Ministers demanded greater intelligence sharing to stop extremist groups slipping across borders to carry out attacks, urging concrete commitments at talks Monday to stem dangerous intel lapses.
In the wake of the November 13 Paris attacks allegedly masterminded by a Belgian-born extremist, Belgian Foreign Minister Didier Reynders admitted more must be done.
“Intelligence services must get used to not only collecting information, but to sharing it,” he told AFP on the sidelines of talks on how to thwart terror groups, attended by more than 50 countries.
“We are doing it more and more among European services, but there is still work to be done,” he acknowledged at the conference hosted by The Netherlands. While there was a lot of bilateral cooperation, Reynders said it was not happening “in a very structured fashion between very many states.”
Held as part of the Global Counter Terrorism Forum and the Global Coalition to Counter ISIL, an alternative acronym for the Islamic State group, the talks were taking place nearly two months after the Paris attacks which killed 130 people.
And they come as The Netherlands begins its six-month rotating presidency of the European Union.
“What we face today is terrorism 2.0. Like a virus, it adapts to survive and becomes more resilient,” Dutch Foreign Minister Bert Koenders told the opening of the talks.
Not like Bruce Willis in ‘Die Hard’
“We are not dealing with the stereotypical terrorist we see in the movies. The type that can be defeated by a one-man army like Bruce Willis in ‘Die Hard’.”
The talks come after months of deadly attacks staged by the Islamic State jihadist group, which has captured a swathe of territory in Iraq and Syria attracting a thousands of foreign fighters to its ranks.
Speaking to AFP, France’s European Affairs Minister Harlem Desir said coordination was crucial.
“Today the whole international community needs to work together to fight against terrorism,” he said.
“There also has to be a huge coordination in intelligence matters, judicial and police cooperation.”
Countries are often wary of sharing hard-won intelligence with other nations with which they may not have such good relations.
But Koenders insisted the key was “mutual trust” adding the conference aimed to identify precise ways nations and organisations like Europol and Interpol could help each other.
“Do we trust each other enough to share information, and are we willing to work together?” he asked.
“This means sharing information and data” as well as threat analyses, he said.
‘They are not foreign at all‘
There was little point in the Netherlands freezing assets of suspected extremists, if they could just go across the border into another European country and withdraw cash, he argued.
Désir, speaking later to reporters, said countries also needed to share lists of foreign fighters, saying there must be a “very strong commitment (by) each EU member state to transmit all the intelligence information that’s relevant in the fight against terrorism.”
Calling for greater insight into the dark corners of the Internet, Koenders also highlighted how extremists had used PlayStation and apps such as Telegram to organise the Paris attacks.
And he warned that the scores of people flocking to join IS were not really “foreign fighters.”
“I think the uncomfortable truth is that they are not foreign at all. They may be foreigners in the countries where they are going.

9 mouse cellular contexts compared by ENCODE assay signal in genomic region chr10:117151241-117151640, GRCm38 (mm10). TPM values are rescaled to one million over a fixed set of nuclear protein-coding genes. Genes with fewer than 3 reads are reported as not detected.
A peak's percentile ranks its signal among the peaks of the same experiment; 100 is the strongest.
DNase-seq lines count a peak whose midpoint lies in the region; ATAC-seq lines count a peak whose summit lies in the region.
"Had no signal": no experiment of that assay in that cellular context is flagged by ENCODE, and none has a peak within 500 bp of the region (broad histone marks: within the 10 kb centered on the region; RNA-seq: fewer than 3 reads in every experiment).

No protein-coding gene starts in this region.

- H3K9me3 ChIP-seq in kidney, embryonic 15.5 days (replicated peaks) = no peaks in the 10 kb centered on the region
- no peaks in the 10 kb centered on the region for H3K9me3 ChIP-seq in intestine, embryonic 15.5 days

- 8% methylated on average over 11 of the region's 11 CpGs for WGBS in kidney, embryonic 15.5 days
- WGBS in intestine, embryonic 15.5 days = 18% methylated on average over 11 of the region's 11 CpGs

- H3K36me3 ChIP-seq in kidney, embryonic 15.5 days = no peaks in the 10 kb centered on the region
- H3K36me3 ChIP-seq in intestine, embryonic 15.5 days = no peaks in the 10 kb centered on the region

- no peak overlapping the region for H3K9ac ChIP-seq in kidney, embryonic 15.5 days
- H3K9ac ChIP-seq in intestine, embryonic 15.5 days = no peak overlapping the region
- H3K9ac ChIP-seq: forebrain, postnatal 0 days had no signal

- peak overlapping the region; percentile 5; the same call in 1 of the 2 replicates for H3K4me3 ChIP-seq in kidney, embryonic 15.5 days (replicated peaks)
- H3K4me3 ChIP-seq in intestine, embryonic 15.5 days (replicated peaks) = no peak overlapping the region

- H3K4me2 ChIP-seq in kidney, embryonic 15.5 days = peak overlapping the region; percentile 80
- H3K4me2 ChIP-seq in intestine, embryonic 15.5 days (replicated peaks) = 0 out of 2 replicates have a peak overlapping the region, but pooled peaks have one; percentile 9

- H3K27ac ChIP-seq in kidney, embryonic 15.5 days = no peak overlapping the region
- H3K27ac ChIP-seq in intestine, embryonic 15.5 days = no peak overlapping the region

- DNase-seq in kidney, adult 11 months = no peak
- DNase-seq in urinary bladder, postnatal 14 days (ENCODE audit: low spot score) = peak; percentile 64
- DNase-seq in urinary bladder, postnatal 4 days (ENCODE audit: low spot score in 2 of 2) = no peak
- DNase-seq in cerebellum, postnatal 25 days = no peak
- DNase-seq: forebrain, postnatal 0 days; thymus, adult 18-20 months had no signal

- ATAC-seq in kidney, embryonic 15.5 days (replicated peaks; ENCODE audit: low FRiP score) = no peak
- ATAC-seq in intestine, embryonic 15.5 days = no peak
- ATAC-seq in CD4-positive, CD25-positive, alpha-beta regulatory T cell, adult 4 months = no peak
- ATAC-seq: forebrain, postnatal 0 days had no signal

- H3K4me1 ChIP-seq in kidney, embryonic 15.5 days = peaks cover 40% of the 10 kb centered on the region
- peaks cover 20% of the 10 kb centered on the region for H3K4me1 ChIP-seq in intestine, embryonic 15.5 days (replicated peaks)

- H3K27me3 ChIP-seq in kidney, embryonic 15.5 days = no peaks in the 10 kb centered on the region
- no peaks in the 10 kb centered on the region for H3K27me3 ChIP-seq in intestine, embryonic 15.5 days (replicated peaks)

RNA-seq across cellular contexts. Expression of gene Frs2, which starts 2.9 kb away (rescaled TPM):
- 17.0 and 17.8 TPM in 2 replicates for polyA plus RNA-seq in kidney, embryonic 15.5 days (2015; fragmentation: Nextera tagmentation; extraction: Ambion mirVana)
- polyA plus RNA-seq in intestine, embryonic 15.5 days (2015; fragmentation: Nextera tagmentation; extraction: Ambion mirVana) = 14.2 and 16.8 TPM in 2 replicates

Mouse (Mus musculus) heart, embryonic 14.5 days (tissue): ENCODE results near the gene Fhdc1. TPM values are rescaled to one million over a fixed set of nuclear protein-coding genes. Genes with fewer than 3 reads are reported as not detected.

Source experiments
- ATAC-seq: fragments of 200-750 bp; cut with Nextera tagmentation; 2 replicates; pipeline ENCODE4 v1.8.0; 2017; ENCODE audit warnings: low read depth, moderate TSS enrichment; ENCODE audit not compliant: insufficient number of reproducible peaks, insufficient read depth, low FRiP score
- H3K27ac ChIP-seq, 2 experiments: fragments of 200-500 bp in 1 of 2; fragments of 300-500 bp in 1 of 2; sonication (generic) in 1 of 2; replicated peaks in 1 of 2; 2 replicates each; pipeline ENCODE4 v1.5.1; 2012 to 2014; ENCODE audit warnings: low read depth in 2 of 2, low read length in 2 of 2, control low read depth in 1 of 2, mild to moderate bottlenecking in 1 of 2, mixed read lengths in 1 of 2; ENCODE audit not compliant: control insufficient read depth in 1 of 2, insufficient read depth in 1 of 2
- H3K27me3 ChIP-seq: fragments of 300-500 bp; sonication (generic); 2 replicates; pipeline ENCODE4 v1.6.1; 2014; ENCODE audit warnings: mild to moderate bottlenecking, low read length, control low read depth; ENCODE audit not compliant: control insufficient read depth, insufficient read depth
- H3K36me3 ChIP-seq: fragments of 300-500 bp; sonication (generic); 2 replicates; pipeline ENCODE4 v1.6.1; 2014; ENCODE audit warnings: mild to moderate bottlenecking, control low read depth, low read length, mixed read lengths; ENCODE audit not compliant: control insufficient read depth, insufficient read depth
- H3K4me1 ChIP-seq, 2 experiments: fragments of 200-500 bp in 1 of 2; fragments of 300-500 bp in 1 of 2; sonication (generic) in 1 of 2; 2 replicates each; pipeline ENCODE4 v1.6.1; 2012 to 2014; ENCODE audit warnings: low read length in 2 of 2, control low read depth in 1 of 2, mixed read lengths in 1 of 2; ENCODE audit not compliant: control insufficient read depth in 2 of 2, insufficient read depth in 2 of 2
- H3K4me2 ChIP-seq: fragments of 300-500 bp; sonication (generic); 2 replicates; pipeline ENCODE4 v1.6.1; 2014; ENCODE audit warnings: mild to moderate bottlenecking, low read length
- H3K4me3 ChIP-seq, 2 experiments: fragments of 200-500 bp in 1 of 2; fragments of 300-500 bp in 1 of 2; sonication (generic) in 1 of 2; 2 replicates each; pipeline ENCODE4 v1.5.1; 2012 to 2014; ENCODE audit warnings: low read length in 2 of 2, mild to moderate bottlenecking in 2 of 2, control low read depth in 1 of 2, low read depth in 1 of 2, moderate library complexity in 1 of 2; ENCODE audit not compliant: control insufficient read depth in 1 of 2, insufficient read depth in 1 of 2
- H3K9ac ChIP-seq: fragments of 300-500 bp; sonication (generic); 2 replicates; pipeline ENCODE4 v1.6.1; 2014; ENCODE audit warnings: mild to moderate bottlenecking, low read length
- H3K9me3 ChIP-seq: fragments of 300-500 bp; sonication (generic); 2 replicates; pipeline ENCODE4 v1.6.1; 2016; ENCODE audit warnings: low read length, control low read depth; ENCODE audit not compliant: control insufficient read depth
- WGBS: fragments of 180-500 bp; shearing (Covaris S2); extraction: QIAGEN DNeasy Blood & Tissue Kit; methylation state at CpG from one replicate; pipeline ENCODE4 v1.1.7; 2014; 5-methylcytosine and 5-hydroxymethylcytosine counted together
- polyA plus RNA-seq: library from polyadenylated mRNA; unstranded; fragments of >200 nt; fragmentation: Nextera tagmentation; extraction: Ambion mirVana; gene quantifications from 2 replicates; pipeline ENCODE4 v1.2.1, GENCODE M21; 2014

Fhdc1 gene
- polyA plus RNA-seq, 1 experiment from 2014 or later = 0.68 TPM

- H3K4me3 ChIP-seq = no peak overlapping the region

“But in reality they are our compatriots, our acquaintances, classmates of our kids.”
Koenders revealed Sunday that 42 names — 39 people and three organisations — were now on the Dutch terror blacklist, with the number doubling in just one year.
EU member states acknowledged they did not use all the tools at their disposal to address the terrorist threats following the November 2015 attacks in Paris.
Terrorists with EU passports, such as the majority of the militants involved in the Paris attacks, represent a major challenge for the European authorities, as controls at the external borders are limited to a minimum check to establish their identity, through the verification of their travel documents, according to Schengen rules.
At an emergency meeting on 20 November, EU ministers agreed on making these checks mandatory. Moreover, all EU citizens will be now considered a potential threat, so all EU travellers will be subject to a stricter scrutiny, including checks against the Schengen Information System (SIS), as is the case for all third country nationals.
In response to the Paris attacks, the European Commission also adopted a package of measures to combat terrorism and arms trafficking, including criminalising travel "for terrorist purposes".
The package, presented in December, includes a "Directive on Terrorism" aimed at strengthening the "EU's arsenal in preventing terrorist attacks by criminalising preparatory acts such as training and travel abroad for terrorist purposes".
These "preparatory acts" include travel, the funding, organisation and facilitation of that travel, training and providing funds to commit terrorist acts.
Those measures built on earlier initiatives launched months before in the wake of the attacks on Charlie Hebdo, a French satirical magazine. They included the finalisation of a deal on sharing air travellers' data, which had been stuck in the European Parliament because of privacy concerns.
>>For further background, read our LinksDossier: From 9/11 to Charlie Hebdo: The EU’s response to terrorism
- Press release: Minister Koenders Convenes Major Counterterrorism Meeting in the Hague (11 January 2016)
- Press release: European Agenda on Security: Commission takes action to combat terrorism and illegal trafficking of firearms and explosives (2 December 2015)
- Fact sheet: Implementing the European Agenda on Security – New measures to combat terrorism and illicit trafficking of firearms and use of explosives (2 December 2015)
- Proposal for a Directive on Terrorism